(This is the rough draft of the piece that became my INK Talk. It's more of a roughly summed up summary of the book I am currently writing. I have shared many inferences, without having enough space to elucidate on their logical proofs. Also, given the time and space constraint, I have not sufficiently established the relationship between culture and choice-expansion, but merely hinted at it. With my book, I also intend to spend a considerable amount of time deconstructing the memeplex of religious and political institutions, which again I have only cursorily hinted at here. Finally, one of the arguments made here is actually a simple observation that the existence of choice or the possibility to choose between existing choices is not in contradiction with determinism.)
"Free Will" by Nitin Zihani Chowdhary
As a filmmaker, I feel my job has many functions – to archive, to assess, to examine, to inquire, to challenge, to propose, to simulate, to stimulate, even hope to inspire, to analyse, to reject downright, to synthesise, aspire to be enlightened and share it, to interpret new data, to assimilate the most significant breakthroughs in our thinking and knowing into metaphors, analogies and narratives that domesticate the wild physics of the Higgs Boson particle and reconstruct time capsules so they are easier to swallow.
There are a few certainties. That’s good. That’s good to work with. One, we are all going to die. (Well, some of us might go on, if Kurzweil and some others have their way, but that’s going to take a while, so even if they are, most of us are going to die.) That sucks, but there’s something that sucks even more - Life is not teleological. That is, it did not evolve with a predetermined purpose (In a deleted conversation from Ship of Theseus, Cārvāka jokingly espouses the contrary view that the earth sprouted life to evolve into human beings, who can further construct technology to colonise other planets). Matter simmered in the boiling pot of the planet, hit by lightning and UV radiation for billions of years, passing through a godzillion reactions and their accumulated residue, leading to us. All meaning is an accumulation. All purpose must be invented.
Now, here’s my problem – I have been able to articulate it somewhat through a character in my film. The monk Maitreya says at one point “I guess we agree with reason, but now it’s a matter of disposition.” I agree with the nihilists and causal determinists completely, but my emotional makeup is that of a romantic, so what can I do about it? I thought I could put myself at the service of one of the many aspirations of life – and that is a proliferation of choices. An expansion of the scope of what's possible for an organism to do. As life evolves, memory systems and their interlinking co-evolve, helping the organism make more choices. So, I choose, or rather the cumulative decision making agency that is me, chooses to work in the field of memory, simulation and most importantly, meme-creation. For it’s ideas, metaphors, memes and memeplexes that shape our choices profoundly.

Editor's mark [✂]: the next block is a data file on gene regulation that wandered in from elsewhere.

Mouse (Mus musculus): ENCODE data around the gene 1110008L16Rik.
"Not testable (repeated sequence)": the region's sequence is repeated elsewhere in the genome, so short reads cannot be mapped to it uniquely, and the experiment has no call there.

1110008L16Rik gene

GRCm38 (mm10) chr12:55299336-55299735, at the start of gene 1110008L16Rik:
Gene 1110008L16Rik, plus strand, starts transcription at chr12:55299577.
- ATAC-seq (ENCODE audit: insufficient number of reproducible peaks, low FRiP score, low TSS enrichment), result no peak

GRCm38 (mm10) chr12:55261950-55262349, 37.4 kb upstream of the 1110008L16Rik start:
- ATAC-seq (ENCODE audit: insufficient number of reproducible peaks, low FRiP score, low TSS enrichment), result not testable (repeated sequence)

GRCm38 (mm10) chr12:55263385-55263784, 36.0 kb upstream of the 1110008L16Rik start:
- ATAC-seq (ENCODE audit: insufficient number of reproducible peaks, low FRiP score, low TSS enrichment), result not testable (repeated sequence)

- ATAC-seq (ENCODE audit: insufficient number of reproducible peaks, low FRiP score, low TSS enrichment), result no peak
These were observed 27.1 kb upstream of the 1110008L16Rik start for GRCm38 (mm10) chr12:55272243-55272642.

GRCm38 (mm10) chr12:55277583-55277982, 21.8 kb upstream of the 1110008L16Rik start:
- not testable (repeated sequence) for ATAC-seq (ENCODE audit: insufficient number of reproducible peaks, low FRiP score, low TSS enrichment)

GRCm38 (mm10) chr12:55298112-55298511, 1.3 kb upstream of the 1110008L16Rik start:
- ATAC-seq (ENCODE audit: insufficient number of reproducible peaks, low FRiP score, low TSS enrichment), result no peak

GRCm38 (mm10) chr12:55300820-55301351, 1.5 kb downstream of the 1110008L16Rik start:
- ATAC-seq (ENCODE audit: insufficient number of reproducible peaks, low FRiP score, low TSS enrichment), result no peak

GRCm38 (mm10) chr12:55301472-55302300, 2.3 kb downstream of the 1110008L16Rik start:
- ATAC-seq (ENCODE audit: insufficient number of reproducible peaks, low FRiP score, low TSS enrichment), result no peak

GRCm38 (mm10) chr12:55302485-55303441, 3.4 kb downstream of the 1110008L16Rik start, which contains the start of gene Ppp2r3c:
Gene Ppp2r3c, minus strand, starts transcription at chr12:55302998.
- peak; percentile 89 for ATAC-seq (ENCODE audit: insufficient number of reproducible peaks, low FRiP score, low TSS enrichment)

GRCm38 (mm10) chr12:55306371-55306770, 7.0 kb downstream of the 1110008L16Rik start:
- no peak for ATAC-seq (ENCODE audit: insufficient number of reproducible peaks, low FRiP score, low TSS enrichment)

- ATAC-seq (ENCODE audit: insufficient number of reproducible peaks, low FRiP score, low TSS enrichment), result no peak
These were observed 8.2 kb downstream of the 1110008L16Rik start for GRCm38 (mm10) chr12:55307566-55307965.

Aye, there's the rub. For in that sweep of determinism, what memes may come? If the parts are guided by laws of determinism and causality, how can the whole exhibit any freedom? It's of some significance that these parts themselves are wholes, that further have parts that are not guided by laws of strict causal determinism, but follow the freedom of quantum probability. But I am getting ahead of myself. Can the whole exhibit freedom, when the parts don't seem to? Something tells us, it does. We empirically experience choice. We experience impulse, emotion, reason, dilemma, ambivalence, conflict, and the relief of making the choice. Is it an illusion then? How could the whole be greater than the some of its parts? The answer seemed simple. There is the sum of all the parts, and there is the sum of all the interactions and relationships between the parts, there is also a sum of all the interactions with the environment of the parts, and the whole is a total of all these sums. That seems to me, to be the recipe for wonder, for consciousness, for free choice. When the parts stop interacting with each other, the sum stays, but the whole vanishes. And that is a dead parrot!
The human being is made of trillions of cells, and there are about ten times more bacteria in the human body than “human” cells. In the past centuries we thought of ourselves as monolithic entities, but now we know, we are entire ecosystems. So let’s take a whole, a hundred trillionth of a human being. A bacterium swimming smoothly in water – now let’s introduce a drop of acid in its environment. A mere contact with a single molecule of a fatal substance and it will tumble around and speed in the other direction. If we were to logically break down the steps between the contact and the action of tumbling, then we get – stimulus, contact / perception, reference to memory – in this case, a genetic memory of thirty six chemicals, recognition, inference, recall of response and finally, action / response. A simple if-then program that itself would have taken billions of generations to evolve (along with it's next consequential step - the dangling else) . This, understandably has happened through completely physical, causal “unconscious” processes.